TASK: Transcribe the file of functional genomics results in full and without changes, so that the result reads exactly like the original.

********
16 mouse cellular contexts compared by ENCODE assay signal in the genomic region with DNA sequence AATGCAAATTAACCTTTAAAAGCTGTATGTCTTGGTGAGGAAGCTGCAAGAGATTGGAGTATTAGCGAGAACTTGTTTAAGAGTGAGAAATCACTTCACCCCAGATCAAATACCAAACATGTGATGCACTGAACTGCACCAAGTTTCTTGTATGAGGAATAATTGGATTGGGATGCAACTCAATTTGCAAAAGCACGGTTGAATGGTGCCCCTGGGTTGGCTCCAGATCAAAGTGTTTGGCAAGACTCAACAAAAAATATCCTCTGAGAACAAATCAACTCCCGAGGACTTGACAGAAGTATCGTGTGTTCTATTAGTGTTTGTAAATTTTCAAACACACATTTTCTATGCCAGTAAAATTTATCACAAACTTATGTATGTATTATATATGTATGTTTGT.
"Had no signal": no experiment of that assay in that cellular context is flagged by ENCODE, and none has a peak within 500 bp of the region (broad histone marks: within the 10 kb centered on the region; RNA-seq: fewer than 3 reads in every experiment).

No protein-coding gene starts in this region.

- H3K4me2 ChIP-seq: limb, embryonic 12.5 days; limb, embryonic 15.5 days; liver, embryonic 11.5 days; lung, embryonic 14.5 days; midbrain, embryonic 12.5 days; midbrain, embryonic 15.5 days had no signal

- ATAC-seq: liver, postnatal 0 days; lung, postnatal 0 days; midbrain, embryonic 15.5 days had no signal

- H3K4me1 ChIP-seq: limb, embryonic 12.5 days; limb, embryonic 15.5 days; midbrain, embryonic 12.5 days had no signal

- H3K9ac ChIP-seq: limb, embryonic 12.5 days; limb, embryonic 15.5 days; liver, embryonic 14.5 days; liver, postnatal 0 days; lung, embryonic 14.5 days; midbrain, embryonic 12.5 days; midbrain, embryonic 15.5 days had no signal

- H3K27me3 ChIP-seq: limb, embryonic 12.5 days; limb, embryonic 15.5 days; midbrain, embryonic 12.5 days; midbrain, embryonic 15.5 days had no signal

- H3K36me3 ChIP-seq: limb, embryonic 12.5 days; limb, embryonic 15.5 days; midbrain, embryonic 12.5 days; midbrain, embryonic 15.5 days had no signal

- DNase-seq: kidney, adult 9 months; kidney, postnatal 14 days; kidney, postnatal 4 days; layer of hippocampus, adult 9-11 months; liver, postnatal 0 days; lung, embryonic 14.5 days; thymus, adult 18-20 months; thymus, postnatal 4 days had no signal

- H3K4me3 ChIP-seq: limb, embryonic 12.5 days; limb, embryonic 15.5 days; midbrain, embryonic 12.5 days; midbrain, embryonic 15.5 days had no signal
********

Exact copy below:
16 mouse cellular contexts compared by ENCODE assay signal in the genomic region with DNA sequence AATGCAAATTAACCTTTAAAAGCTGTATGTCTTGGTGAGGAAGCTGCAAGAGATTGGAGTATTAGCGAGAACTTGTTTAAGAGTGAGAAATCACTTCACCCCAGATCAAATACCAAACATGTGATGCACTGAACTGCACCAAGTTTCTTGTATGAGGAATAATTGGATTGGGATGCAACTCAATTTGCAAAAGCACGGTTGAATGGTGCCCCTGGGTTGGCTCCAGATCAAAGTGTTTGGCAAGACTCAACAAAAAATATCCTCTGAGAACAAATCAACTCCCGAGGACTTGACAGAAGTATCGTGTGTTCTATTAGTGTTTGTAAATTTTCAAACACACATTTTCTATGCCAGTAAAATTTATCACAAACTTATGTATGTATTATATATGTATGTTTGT.
"Had no signal": no experiment of that assay in that cellular context is flagged by ENCODE, and none has a peak within 500 bp of the region (broad histone marks: within the 10 kb centered on the region; RNA-seq: fewer than 3 reads in every experiment).

No protein-coding gene starts in this region.

- H3K4me2 ChIP-seq: limb, embryonic 12.5 days; limb, embryonic 15.5 days; liver, embryonic 11.5 days; lung, embryonic 14.5 days; midbrain, embryonic 12.5 days; midbrain, embryonic 15.5 days had no signal

- ATAC-seq: liver, postnatal 0 days; lung, postnatal 0 days; midbrain, embryonic 15.5 days had no signal

- H3K4me1 ChIP-seq: limb, embryonic 12.5 days; limb, embryonic 15.5 days; midbrain, embryonic 12.5 days had no signal

- H3K9ac ChIP-seq: limb, embryonic 12.5 days; limb, embryonic 15.5 days; liver, embryonic 14.5 days; liver, postnatal 0 days; lung, embryonic 14.5 days; midbrain, embryonic 12.5 days; midbrain, embryonic 15.5 days had no signal

- H3K27me3 ChIP-seq: limb, embryonic 12.5 days; limb, embryonic 15.5 days; midbrain, embryonic 12.5 days; midbrain, embryonic 15.5 days had no signal

- H3K36me3 ChIP-seq: limb, embryonic 12.5 days; limb, embryonic 15.5 days; midbrain, embryonic 12.5 days; midbrain, embryonic 15.5 days had no signal

- DNase-seq: kidney, adult 9 months; kidney, postnatal 14 days; kidney, postnatal 4 days; layer of hippocampus, adult 9-11 months; liver, postnatal 0 days; lung, embryonic 14.5 days; thymus, adult 18-20 months; thymus, postnatal 4 days had no signal

- H3K4me3 ChIP-seq: limb, embryonic 12.5 days; limb, embryonic 15.5 days; midbrain, embryonic 12.5 days; midbrain, embryonic 15.5 days had no signal